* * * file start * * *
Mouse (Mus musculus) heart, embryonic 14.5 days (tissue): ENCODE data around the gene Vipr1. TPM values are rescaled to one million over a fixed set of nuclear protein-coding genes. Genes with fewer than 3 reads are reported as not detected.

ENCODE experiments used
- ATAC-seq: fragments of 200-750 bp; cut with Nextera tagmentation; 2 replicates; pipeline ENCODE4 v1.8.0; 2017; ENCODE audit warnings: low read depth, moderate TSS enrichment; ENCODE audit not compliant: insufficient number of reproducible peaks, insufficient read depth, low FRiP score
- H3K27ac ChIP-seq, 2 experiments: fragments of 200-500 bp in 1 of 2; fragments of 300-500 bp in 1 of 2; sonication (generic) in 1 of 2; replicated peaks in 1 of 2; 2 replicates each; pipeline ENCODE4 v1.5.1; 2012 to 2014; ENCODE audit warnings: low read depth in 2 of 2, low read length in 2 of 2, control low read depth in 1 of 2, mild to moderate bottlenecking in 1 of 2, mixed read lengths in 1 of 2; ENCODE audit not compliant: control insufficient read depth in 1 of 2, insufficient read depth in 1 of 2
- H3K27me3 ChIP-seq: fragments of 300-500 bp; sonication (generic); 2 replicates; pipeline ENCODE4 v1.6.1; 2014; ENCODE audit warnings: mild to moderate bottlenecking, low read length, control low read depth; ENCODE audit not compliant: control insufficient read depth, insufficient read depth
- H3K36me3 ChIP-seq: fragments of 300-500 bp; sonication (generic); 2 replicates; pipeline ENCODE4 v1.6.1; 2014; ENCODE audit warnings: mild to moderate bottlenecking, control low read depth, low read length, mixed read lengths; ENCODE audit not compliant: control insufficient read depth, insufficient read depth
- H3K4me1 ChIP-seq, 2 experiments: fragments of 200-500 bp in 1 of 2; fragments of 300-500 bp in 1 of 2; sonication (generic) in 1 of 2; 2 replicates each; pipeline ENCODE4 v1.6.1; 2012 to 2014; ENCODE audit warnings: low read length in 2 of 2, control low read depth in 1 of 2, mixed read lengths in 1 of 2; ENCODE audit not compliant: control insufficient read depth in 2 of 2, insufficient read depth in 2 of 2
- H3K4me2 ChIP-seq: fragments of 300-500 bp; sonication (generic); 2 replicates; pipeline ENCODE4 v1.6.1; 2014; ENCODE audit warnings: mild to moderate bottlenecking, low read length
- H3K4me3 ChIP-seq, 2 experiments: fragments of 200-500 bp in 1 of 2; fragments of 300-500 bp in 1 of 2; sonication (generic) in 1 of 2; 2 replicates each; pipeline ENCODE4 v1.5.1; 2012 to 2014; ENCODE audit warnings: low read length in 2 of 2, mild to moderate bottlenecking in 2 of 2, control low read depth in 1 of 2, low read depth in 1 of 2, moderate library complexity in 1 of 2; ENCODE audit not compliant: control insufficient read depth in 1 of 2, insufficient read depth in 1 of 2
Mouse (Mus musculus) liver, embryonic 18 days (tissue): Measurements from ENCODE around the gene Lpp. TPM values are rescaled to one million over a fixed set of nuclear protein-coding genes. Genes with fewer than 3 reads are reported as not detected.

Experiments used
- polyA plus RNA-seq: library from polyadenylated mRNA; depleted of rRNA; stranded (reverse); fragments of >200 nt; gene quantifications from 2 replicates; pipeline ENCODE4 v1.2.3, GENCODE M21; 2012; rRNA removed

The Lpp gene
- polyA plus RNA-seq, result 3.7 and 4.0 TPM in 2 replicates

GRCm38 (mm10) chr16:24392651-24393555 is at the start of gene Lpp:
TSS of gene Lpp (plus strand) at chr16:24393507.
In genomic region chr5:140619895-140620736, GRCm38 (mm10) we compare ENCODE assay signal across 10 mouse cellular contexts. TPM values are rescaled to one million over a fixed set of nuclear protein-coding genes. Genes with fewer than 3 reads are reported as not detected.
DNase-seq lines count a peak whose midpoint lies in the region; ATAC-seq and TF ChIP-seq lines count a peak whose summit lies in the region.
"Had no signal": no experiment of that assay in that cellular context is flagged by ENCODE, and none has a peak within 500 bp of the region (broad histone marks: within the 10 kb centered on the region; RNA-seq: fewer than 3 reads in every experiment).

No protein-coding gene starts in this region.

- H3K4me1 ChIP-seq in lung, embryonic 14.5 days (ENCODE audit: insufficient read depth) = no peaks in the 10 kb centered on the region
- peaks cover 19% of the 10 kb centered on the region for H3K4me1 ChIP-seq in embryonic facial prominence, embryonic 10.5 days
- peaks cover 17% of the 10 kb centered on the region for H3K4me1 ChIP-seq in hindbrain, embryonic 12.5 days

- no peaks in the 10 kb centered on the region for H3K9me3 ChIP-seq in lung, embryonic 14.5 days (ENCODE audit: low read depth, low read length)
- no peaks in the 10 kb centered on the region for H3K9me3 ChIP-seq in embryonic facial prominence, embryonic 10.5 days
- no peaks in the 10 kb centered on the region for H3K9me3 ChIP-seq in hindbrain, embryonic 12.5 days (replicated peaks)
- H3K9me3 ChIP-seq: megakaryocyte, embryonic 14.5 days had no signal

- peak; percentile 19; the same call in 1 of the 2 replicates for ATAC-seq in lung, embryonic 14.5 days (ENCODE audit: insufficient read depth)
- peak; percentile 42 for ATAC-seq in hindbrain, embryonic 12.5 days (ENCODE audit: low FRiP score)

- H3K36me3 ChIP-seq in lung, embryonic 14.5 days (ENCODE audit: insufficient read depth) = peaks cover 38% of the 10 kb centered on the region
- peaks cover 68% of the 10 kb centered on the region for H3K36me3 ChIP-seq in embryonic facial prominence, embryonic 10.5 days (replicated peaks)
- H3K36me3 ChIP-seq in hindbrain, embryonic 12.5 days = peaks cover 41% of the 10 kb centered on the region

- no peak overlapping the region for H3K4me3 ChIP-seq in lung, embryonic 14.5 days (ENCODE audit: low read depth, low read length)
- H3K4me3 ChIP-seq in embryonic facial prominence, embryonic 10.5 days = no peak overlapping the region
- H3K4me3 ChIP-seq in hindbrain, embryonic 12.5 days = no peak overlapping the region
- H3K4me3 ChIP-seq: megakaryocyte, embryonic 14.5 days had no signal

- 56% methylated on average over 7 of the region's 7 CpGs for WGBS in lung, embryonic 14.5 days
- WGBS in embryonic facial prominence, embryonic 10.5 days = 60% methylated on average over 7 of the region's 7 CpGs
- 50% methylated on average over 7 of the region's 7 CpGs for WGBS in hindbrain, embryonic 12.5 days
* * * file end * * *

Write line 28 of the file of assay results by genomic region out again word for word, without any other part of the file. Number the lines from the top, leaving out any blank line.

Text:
- peak; percentile 19; the same call in 1 of the 2 replicates for ATAC-seq in lung, embryonic 14.5 days (ENCODE audit: insufficient read depth)